Oct 8, 2014 · 3 minutes

For Alex Selig, great sound quality is more than just an audiophile fetish. The cofounder and CEO of SoundFocus was born with hearing loss that requires him to wear in-ear hearing aids. Headphones and speakers that are personalized to the listener may sound like a first-world luxury, but Selig understood at an early age that not everybody's ears hear music the same way.

"I was seeking solutions to take a radically different approach to how we customize sound to the individual."

Today, SoundFocus has announced the culmination of Selig's personal and professional life's work: Amp is a soundsystem that slides onto your iPhone, acting as either a speaker or a headphone enhancement. The device's secret sauce is a software component that tests each listener's hearing at various frequencies to create a personalized sound profile for the user. Prior to launching Amp, Selig and his cofounder Varun Srinivasan say they gave the test to 150,000 people to collect as much as data as they could about how different people hear sound.

From the days of car CD players to Spotify's newly launched Equalizer, listeners have long been given ways to adjust the bass, treble, and other frequencies on the fly. But with the exception of the most dedicated audiophiles, do any of us really know what we're doing? And even then, each song, depending on its genre, requires different tweaks -- The bass you boosted on that Notorious B.I.G. track isn't going to do the Beatles any favors.

By automatically tailoring these levels to not only each user but also each genre, Amp takes the legwork and uncertainty out of sound optimization and personalization. But what about environment? The best-sounding levels when riding the subway are not the best-sounding levels when working at your desk. So SoundFocus also built a noise cancellation feature that is astoundingly good. Even while wearing the earpods that come standard with new iPhones, the difference I heard when turning this feature on and off was huge.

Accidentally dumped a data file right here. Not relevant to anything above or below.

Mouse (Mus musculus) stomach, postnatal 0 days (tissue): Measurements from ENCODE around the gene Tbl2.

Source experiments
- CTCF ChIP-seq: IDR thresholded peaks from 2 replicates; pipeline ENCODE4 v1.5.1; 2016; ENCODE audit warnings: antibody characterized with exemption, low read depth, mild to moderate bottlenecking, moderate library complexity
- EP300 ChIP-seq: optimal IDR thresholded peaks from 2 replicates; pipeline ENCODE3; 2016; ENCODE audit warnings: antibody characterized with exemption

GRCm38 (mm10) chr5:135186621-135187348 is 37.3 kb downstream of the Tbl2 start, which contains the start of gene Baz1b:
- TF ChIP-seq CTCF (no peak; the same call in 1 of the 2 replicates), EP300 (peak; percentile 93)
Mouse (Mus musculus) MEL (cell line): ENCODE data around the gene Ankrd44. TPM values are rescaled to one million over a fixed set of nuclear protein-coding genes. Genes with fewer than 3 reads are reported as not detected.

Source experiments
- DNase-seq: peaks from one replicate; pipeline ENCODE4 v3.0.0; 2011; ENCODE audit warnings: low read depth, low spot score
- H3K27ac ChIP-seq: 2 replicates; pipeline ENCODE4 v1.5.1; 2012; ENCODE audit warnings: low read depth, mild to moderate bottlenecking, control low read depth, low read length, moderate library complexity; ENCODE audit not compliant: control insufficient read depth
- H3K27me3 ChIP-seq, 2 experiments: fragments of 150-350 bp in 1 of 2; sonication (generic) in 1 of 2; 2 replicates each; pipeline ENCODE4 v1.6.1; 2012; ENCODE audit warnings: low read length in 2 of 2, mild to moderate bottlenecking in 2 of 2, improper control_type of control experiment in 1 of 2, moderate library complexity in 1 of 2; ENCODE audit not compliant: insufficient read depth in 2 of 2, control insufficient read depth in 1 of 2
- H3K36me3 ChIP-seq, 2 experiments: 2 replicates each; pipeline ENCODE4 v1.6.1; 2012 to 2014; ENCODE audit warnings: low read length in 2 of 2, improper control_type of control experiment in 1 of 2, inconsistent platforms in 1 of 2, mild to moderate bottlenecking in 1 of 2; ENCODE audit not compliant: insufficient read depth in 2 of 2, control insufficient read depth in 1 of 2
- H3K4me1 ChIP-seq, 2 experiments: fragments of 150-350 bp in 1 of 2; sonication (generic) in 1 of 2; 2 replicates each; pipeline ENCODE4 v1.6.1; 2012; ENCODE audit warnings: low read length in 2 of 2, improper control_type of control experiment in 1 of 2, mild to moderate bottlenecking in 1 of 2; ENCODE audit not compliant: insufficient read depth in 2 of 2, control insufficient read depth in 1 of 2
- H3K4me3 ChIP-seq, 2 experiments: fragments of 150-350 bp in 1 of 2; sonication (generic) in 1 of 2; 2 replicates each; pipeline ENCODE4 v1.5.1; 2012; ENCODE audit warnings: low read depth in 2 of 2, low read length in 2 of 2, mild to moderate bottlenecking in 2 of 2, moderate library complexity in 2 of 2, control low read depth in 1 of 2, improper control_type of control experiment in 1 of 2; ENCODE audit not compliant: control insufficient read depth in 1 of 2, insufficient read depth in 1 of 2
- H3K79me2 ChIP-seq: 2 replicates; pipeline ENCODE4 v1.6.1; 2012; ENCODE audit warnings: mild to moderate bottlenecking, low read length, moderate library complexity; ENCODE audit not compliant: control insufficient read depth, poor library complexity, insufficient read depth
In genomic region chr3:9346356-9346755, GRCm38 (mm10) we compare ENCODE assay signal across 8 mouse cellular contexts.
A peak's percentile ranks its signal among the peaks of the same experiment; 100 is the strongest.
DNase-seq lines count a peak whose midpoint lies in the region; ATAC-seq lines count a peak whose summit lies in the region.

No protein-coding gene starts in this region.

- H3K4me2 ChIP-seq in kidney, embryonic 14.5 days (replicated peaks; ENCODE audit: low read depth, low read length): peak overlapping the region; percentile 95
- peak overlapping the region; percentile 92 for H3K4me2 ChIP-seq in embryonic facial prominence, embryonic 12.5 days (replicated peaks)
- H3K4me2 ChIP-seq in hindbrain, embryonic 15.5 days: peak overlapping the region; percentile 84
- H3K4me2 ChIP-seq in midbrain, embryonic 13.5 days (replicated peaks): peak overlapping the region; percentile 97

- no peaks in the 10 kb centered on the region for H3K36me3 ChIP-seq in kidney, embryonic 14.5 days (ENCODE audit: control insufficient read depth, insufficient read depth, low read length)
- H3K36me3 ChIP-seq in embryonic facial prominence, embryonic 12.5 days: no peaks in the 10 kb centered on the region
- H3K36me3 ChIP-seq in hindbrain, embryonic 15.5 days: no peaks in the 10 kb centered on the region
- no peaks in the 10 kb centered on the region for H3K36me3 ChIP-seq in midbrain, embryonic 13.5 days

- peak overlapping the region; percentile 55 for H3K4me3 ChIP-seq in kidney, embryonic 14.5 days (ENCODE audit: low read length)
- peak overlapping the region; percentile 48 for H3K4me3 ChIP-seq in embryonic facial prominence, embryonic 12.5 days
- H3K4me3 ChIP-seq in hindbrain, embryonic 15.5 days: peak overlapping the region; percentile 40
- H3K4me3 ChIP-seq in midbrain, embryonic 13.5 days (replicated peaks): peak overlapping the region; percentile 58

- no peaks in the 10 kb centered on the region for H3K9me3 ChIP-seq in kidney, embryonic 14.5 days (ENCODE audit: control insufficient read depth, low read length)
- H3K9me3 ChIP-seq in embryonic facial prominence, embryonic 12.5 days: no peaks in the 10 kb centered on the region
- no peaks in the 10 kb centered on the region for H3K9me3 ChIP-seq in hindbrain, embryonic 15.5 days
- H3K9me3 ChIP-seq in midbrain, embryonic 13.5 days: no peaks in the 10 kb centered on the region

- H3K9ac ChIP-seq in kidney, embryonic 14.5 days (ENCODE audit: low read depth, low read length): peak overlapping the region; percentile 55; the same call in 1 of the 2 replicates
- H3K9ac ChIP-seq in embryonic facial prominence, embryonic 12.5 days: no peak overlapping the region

Selig and Srinivasan see their product as part of the natural progression of sound technology.

"In the 70s, you had great home audio quality, but it was not portable," Selig says. Then with the launch of the Walkman, the Discman, and eventually the iPod, things got portable but sound quality suffered. Next, Beats added a "fashion forward" element. "The next wave is going to be personalization."

The Amp hardware is fairly lightweight -- at around 100 grams, it's about half the weight of an Otterbox. It also contains its own battery, so Selig says it won't drain your iPhone battery. That said, as iPhones get larger and larger, culminating in the iPhone 6 Plus, will users want the extra baggage attached to their phone?

Maybe not. But in any case, for how reasonably unobtrusive Amp is, the sound quality is impressive. I can tell, having switched back and forth between a normal iPhone and an iPhone with Amp attached. Even better, it wasn't as if the founders had optimized the settings before I arrived to create an especially good experience. I set up my own settings through the listening test.

The device goes on pre-sale today for $69 and will ship in the Spring. At that time, the device will cost $129.

SoundFocus, a Y-Combinator alum, has raised $1.7 million in seed funding. As the founders of a hardware startup that already have a shippable product, Selig and Srinivasan have some valuable advice for people who choose to tackle one of the hardest, most expensive sectors in tech.

You want to make sure your testers won't just use it once and toss it aside -- that they'll value it and will be sure to offer feedback immediately if something goes wrong. For that, there's a simple solution, Selig says.

"For your first hardware beta, sell it. Don't give it away."

[image via SoundFocus]